Mobile silicon giant Qualcomm has refuted allegations made by the Japan Fair Trade Commission (JFTC) this week accusing it of violating the intellectual property rights of local handset makers. The regulator has imposed a ‘cease-and-desist’ order on Qualcomm’s alleged practice of forcing its local partners to accept cross-licensing agreements that effectively give Qualcomm use of Japanese patents for free and bars them from asserting their essential patents against other licensees under the same agreement. However, Qualcomm argued that none of its partners were forced to enter the agreement, which it claimed promotes ‘patent peace’ and reduces transaction costs and licensing fees.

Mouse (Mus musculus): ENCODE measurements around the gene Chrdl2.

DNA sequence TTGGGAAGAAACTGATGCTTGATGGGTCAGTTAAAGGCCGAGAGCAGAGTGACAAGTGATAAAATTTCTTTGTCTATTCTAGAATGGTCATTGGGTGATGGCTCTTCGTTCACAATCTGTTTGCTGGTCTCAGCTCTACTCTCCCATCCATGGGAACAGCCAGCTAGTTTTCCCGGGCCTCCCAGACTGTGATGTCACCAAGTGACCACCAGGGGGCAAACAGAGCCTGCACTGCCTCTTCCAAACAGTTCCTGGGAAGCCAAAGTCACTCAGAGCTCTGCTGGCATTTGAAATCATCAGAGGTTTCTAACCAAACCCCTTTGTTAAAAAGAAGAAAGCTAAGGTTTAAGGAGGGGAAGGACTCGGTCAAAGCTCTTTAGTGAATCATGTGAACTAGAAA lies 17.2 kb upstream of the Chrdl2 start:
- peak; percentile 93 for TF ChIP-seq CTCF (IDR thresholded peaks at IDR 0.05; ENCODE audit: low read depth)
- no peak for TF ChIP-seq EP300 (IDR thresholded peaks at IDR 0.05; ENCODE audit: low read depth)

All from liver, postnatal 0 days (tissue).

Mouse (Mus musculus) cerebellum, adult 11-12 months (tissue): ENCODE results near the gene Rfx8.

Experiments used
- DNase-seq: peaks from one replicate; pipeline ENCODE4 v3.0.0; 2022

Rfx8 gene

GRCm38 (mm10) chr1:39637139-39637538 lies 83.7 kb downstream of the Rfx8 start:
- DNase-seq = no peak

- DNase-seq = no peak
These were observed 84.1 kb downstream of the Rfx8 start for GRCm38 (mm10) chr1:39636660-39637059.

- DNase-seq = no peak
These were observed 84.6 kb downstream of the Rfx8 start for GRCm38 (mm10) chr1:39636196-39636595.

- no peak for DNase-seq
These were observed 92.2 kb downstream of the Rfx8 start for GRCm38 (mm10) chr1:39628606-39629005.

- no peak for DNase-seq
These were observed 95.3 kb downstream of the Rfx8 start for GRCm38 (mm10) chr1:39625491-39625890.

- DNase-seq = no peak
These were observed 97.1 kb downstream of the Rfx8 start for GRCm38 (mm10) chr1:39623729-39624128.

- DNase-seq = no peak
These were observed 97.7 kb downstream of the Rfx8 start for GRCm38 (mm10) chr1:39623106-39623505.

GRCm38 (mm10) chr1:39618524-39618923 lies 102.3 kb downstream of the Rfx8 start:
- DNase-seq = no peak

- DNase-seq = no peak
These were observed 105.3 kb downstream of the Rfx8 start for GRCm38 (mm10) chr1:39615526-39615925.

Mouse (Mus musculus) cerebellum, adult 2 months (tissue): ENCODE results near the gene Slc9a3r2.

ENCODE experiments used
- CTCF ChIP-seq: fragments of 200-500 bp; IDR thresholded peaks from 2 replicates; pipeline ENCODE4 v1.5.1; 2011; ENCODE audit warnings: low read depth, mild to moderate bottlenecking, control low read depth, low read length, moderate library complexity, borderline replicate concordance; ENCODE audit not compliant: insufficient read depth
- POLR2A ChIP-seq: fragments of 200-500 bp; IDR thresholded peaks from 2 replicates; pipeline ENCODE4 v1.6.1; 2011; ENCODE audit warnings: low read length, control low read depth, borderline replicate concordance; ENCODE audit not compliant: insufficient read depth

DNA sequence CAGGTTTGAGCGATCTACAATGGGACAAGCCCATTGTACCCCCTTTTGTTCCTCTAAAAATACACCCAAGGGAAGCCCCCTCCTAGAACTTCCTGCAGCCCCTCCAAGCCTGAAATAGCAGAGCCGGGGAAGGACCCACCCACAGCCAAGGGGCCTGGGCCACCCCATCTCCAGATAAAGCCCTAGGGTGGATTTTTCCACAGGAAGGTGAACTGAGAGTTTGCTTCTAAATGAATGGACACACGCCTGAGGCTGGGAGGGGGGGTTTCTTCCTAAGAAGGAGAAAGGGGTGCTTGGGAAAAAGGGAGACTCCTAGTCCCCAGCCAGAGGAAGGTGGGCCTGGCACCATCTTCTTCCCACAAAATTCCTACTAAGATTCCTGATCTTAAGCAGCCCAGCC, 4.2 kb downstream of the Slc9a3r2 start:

“In addition to Qualcomm, many other industry members throughout the world, including handset and infrastructure manufacturers as well as wireless operators, have relied on these provisions in business planning,” said Qualcomm’s Donald J. Rosenberg in a statement. “If Qualcomm were to eliminate these provisions, there is a risk that some Japanese licensees may attempt to assert their previously licensed patents against Qualcomm, its customers and its licensees.” Qualcomm said it would exercise its right under Japanese law to have a full evidentiary hearing, and would pursue an appeal before the Japanese courts if the JFTC affirms the order following administrative review. According to a Reuters report, Qualcomm supplies to local vendors such as NEC, Panasonic and Sharp, and earns roughly 10 percent of its revenue from Japan. The vendor has also been under investigation in neighbouring South Korea, where it was recently fined US$200 million by South Korea’s antitrust agency for discriminatory licensing practices.